Palm Sunday 2017
|Entry into Jerusalem, Pietro Lorenzetti, c.1320|
Liturgy and drama are closely linked. In fact liturgy is religious theatre. When we are caught up in the liturgy of this holy season, we are all players or actors in a familiar script that re-enacts the great story of our faith; making that story present not as a passive pageant but as a mystery, present and among us, that demands the entire engagement of our mind and body. As actors in the mystery, we are changed. The mystery takes charge of us: we are held within the story. Everyone who has ever acted in a play will recall that extraordinary experience: that is what liturgical worship does as over this week we are held within the mystery, within its story. Of course our ordinary lives and familiar rituals continue, but at this season they are held within the greater pattern of the mystery that begins on Maundy Thursday and continues to Easter Day.
This day, Palm Sunday, is our curtain raiser for this season. The stage is set, some essential props are arranged (how else might we describe the instructions concerning the donkey and the colt) and the disciples appear as stage hands to the moment. Even Jesus’ own actions now appear as part of a script – there is a prophecy to be fulfilled.
We notice the gospeller’s reference to the crowd – it is a reference that includes us. The concept of the crowd introduces a rather modern feeling, or at least an urban feeling. The notion of the crowd in history is inseparable from the idea of the city. This is the place where people gather in large numbers and this is the place where the peculiar dynamics of crowd behaviour are encountered and the influence of the mob in history may be considered. We hear of the mob in Rome; historians, sociologists and psychologists have speculated on the factor of the crowd in the French Revolution; so also and with more contemporary events – for instance, the Arab Spring, the Occupy Wall Street movement, the Hong Kong Umbrella protests – and today we would add to that the phenomenon of the crowd armed with smart phones and overlooked by the social media.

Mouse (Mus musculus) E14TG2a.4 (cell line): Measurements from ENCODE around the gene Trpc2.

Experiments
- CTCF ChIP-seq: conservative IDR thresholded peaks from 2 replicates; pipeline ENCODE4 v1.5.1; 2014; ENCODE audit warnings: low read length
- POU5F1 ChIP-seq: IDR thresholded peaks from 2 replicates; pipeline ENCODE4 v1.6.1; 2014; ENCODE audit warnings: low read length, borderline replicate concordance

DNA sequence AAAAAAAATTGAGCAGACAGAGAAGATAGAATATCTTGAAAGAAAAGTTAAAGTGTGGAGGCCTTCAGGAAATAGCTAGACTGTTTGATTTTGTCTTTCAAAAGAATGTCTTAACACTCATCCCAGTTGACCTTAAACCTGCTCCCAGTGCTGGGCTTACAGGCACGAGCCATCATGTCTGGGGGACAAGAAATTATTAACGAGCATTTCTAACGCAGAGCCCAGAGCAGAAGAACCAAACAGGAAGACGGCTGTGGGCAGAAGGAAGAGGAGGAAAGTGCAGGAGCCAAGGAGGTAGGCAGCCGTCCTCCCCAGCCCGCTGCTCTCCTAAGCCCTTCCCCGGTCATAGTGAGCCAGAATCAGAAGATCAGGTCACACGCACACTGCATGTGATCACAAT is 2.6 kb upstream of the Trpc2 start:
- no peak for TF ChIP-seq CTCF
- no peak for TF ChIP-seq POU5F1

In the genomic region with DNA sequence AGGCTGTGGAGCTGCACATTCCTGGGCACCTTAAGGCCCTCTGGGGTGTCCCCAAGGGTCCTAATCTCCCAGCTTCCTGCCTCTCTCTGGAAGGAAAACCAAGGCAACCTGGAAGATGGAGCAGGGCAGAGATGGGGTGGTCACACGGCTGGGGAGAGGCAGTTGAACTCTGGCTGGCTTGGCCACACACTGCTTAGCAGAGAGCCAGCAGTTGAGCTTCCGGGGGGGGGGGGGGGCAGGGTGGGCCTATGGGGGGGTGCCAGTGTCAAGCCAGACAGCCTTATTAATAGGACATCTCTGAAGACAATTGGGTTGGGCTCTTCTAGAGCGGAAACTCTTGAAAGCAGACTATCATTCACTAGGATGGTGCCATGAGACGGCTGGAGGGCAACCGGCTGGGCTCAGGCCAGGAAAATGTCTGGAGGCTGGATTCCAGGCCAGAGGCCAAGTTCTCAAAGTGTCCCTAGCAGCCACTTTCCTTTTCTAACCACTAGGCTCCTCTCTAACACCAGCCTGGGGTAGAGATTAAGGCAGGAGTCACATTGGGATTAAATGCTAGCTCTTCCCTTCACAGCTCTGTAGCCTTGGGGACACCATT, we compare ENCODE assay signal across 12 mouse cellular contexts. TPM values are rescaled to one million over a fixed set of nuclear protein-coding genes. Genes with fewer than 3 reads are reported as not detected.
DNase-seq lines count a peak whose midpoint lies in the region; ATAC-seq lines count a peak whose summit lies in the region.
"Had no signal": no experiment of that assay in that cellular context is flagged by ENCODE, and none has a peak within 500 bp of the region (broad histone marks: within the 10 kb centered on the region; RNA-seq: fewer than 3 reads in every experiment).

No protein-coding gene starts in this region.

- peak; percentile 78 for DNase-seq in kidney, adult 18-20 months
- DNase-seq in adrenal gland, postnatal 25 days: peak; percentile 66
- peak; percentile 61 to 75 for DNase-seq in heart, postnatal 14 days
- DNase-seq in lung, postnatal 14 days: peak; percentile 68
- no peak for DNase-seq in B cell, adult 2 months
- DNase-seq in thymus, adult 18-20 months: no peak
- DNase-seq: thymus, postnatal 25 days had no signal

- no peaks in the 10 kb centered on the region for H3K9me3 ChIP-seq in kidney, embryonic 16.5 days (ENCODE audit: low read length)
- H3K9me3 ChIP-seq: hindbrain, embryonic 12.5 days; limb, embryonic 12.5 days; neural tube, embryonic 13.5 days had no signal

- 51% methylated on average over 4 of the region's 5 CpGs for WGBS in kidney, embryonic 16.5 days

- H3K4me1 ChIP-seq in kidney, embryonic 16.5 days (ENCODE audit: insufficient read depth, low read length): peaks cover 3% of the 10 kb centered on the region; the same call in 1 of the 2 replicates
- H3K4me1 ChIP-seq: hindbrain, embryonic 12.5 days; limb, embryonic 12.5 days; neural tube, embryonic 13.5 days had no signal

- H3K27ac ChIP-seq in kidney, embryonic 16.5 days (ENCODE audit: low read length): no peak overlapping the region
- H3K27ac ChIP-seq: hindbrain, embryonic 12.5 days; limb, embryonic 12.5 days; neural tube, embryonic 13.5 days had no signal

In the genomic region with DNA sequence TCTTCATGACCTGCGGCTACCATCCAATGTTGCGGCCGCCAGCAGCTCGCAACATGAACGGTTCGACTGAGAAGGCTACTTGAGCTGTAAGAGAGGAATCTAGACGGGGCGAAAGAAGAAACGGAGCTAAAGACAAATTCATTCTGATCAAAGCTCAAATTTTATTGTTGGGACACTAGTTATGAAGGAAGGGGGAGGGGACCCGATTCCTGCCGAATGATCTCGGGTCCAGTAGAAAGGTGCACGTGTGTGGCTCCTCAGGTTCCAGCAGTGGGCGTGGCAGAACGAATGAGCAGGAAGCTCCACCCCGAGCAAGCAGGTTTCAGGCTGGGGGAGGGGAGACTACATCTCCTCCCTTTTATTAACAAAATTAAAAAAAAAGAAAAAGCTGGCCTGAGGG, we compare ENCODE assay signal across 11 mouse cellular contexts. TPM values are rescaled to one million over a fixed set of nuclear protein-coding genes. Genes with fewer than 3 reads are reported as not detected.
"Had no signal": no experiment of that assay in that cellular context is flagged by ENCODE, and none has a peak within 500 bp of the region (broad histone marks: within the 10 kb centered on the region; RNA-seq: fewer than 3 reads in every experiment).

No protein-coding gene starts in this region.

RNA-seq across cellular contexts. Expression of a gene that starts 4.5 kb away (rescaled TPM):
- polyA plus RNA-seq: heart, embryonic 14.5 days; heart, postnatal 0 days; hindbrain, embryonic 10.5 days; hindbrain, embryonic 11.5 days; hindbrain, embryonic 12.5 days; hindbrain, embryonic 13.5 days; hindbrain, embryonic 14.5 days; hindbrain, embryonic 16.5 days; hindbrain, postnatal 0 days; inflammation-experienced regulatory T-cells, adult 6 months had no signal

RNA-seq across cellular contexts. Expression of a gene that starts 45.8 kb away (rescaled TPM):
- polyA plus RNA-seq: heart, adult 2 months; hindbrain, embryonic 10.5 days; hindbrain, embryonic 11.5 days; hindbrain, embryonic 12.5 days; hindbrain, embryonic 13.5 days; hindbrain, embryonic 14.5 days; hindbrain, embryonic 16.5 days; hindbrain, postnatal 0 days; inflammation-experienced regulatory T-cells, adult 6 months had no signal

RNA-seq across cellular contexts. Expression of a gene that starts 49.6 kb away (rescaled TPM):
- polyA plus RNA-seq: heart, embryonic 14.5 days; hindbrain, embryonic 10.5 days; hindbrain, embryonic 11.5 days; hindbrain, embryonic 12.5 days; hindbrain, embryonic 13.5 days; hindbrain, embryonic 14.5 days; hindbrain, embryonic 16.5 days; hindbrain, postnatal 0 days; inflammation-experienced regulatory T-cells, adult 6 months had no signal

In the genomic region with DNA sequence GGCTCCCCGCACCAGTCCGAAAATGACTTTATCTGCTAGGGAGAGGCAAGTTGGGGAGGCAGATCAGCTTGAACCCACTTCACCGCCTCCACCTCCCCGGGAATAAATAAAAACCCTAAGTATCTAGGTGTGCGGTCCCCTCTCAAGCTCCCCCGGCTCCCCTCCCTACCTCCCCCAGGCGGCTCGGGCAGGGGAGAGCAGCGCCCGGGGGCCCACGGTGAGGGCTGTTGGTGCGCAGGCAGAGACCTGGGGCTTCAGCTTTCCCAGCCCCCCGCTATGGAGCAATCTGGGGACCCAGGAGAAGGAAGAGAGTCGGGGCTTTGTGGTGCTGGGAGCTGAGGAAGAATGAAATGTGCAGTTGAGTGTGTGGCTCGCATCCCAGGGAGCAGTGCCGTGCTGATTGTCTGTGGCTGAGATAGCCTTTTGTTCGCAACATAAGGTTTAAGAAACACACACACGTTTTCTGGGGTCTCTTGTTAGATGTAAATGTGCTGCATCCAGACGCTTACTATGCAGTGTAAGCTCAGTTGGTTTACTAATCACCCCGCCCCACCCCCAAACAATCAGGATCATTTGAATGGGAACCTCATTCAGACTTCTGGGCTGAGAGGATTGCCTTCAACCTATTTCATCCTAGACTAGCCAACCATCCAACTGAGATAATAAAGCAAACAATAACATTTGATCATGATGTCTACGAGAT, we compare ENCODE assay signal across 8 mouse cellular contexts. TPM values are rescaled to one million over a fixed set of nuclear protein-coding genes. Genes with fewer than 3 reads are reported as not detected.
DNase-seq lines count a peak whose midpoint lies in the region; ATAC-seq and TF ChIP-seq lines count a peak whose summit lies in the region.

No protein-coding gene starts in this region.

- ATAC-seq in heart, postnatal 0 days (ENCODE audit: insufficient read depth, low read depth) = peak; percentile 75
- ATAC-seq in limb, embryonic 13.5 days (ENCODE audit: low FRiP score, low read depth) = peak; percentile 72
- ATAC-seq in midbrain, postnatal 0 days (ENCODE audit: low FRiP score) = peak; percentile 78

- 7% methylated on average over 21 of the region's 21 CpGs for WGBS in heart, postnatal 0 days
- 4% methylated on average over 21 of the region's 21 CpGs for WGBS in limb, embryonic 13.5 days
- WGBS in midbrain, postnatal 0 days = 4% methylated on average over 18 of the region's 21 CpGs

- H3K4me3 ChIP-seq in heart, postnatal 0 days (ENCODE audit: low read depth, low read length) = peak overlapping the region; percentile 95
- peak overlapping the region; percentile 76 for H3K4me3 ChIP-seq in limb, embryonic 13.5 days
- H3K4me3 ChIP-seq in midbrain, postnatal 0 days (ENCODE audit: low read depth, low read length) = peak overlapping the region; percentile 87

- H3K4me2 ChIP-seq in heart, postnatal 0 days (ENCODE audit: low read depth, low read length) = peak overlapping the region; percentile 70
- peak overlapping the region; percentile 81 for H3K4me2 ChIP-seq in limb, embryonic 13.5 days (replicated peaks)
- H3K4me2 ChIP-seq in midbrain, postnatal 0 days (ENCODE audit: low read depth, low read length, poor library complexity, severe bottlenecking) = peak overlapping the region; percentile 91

Crowd behaviour has been studied. Early theorists suggest that the crowd is created by a shared racial or cultural unconscious that focuses the emotions and ideas that define and empower the crowd – and we may catch a sense of that as the gospeller records the crowd shouting: "Hosanna to the Son of David! Blessed is the one who comes in the name of the Lord! Hosanna in the highest heaven!" In this moment the people catch a sense of “their moment”, their story, the essential thrust and defining hope of all their yearning – and it explodes onto the streets. Even within the narrow scope of our gospel for the palms you can sense the energy and role of the crowd as its dynamics evolve: the element of uncertainty gives rise to the question ‘Who is this?’ and that in turn leads to the defining and deadly statement; "This is the prophet Jesus from Nazareth in Galilee."
That of course is the statement that provokes the religious and political authorities to act and sets in motion the events of this week. Here we also find ourselves among the crowd, asking “Who is this?”
This is a question we never quite stop asking and our worship this week is the working out of something toward an answer. The answer is never quite held in the frame of an intellectual concept, but always something more – something encountered most truly in worship, in a movement of the heart, in a stirring of the will, that is the encounter we seek this week.